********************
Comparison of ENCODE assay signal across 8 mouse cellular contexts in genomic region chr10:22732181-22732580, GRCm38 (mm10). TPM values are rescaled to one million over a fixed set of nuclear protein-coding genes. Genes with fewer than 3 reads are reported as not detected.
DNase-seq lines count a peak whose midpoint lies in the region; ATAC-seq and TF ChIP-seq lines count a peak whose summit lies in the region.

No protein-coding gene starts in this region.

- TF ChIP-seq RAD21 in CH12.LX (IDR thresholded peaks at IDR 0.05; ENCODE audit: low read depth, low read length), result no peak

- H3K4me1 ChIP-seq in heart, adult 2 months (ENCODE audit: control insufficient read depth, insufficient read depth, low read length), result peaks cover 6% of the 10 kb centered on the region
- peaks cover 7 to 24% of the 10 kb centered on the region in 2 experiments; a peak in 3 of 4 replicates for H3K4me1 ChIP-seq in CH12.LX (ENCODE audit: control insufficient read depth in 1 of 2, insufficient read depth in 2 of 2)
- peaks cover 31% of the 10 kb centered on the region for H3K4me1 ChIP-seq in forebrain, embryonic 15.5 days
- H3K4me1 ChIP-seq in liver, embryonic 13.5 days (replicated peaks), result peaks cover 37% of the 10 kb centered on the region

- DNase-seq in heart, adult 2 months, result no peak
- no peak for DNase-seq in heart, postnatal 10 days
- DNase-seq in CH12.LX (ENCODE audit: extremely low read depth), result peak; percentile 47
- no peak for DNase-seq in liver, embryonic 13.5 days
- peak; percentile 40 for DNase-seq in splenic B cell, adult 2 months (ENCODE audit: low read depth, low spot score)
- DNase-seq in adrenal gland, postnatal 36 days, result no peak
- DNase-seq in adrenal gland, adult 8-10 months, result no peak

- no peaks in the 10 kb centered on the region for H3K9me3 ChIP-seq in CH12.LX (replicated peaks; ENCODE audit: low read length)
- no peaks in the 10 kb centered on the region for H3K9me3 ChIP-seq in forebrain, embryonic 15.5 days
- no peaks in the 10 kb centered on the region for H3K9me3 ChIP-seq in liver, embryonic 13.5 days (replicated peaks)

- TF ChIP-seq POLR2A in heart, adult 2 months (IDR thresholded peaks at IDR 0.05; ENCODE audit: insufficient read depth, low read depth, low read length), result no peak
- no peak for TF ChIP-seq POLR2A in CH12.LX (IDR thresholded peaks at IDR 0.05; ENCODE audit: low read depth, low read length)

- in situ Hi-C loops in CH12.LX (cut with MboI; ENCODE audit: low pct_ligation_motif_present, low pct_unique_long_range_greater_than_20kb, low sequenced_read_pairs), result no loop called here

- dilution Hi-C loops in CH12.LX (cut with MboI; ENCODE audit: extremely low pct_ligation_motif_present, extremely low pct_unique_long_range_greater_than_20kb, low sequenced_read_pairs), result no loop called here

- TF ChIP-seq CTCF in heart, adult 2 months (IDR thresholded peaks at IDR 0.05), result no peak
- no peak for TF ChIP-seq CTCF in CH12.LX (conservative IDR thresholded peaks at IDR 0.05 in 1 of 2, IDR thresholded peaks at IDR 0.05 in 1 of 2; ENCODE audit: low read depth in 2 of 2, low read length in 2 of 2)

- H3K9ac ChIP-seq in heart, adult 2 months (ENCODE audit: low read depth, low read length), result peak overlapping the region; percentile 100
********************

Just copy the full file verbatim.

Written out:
Comparison of ENCODE assay signal across 8 mouse cellular contexts in genomic region chr10:22732181-22732580, GRCm38 (mm10). TPM values are rescaled to one million over a fixed set of nuclear protein-coding genes. Genes with fewer than 3 reads are reported as not detected.
DNase-seq lines count a peak whose midpoint lies in the region; ATAC-seq and TF ChIP-seq lines count a peak whose summit lies in the region.

No protein-coding gene starts in this region.

- TF ChIP-seq RAD21 in CH12.LX (IDR thresholded peaks at IDR 0.05; ENCODE audit: low read depth, low read length), result no peak

- H3K4me1 ChIP-seq in heart, adult 2 months (ENCODE audit: control insufficient read depth, insufficient read depth, low read length), result peaks cover 6% of the 10 kb centered on the region
- peaks cover 7 to 24% of the 10 kb centered on the region in 2 experiments; a peak in 3 of 4 replicates for H3K4me1 ChIP-seq in CH12.LX (ENCODE audit: control insufficient read depth in 1 of 2, insufficient read depth in 2 of 2)
- peaks cover 31% of the 10 kb centered on the region for H3K4me1 ChIP-seq in forebrain, embryonic 15.5 days
- H3K4me1 ChIP-seq in liver, embryonic 13.5 days (replicated peaks), result peaks cover 37% of the 10 kb centered on the region

- DNase-seq in heart, adult 2 months, result no peak
- no peak for DNase-seq in heart, postnatal 10 days
- DNase-seq in CH12.LX (ENCODE audit: extremely low read depth), result peak; percentile 47
- no peak for DNase-seq in liver, embryonic 13.5 days
- peak; percentile 40 for DNase-seq in splenic B cell, adult 2 months (ENCODE audit: low read depth, low spot score)
- DNase-seq in adrenal gland, postnatal 36 days, result no peak
- DNase-seq in adrenal gland, adult 8-10 months, result no peak

- no peaks in the 10 kb centered on the region for H3K9me3 ChIP-seq in CH12.LX (replicated peaks; ENCODE audit: low read length)
- no peaks in the 10 kb centered on the region for H3K9me3 ChIP-seq in forebrain, embryonic 15.5 days
- no peaks in the 10 kb centered on the region for H3K9me3 ChIP-seq in liver, embryonic 13.5 days (replicated peaks)

- TF ChIP-seq POLR2A in heart, adult 2 months (IDR thresholded peaks at IDR 0.05; ENCODE audit: insufficient read depth, low read depth, low read length), result no peak
- no peak for TF ChIP-seq POLR2A in CH12.LX (IDR thresholded peaks at IDR 0.05; ENCODE audit: low read depth, low read length)

- in situ Hi-C loops in CH12.LX (cut with MboI; ENCODE audit: low pct_ligation_motif_present, low pct_unique_long_range_greater_than_20kb, low sequenced_read_pairs), result no loop called here

- dilution Hi-C loops in CH12.LX (cut with MboI; ENCODE audit: extremely low pct_ligation_motif_present, extremely low pct_unique_long_range_greater_than_20kb, low sequenced_read_pairs), result no loop called here

- TF ChIP-seq CTCF in heart, adult 2 months (IDR thresholded peaks at IDR 0.05), result no peak
- no peak for TF ChIP-seq CTCF in CH12.LX (conservative IDR thresholded peaks at IDR 0.05 in 1 of 2, IDR thresholded peaks at IDR 0.05 in 1 of 2; ENCODE audit: low read depth in 2 of 2, low read length in 2 of 2)

- H3K9ac ChIP-seq in heart, adult 2 months (ENCODE audit: low read depth, low read length), result peak overlapping the region; percentile 100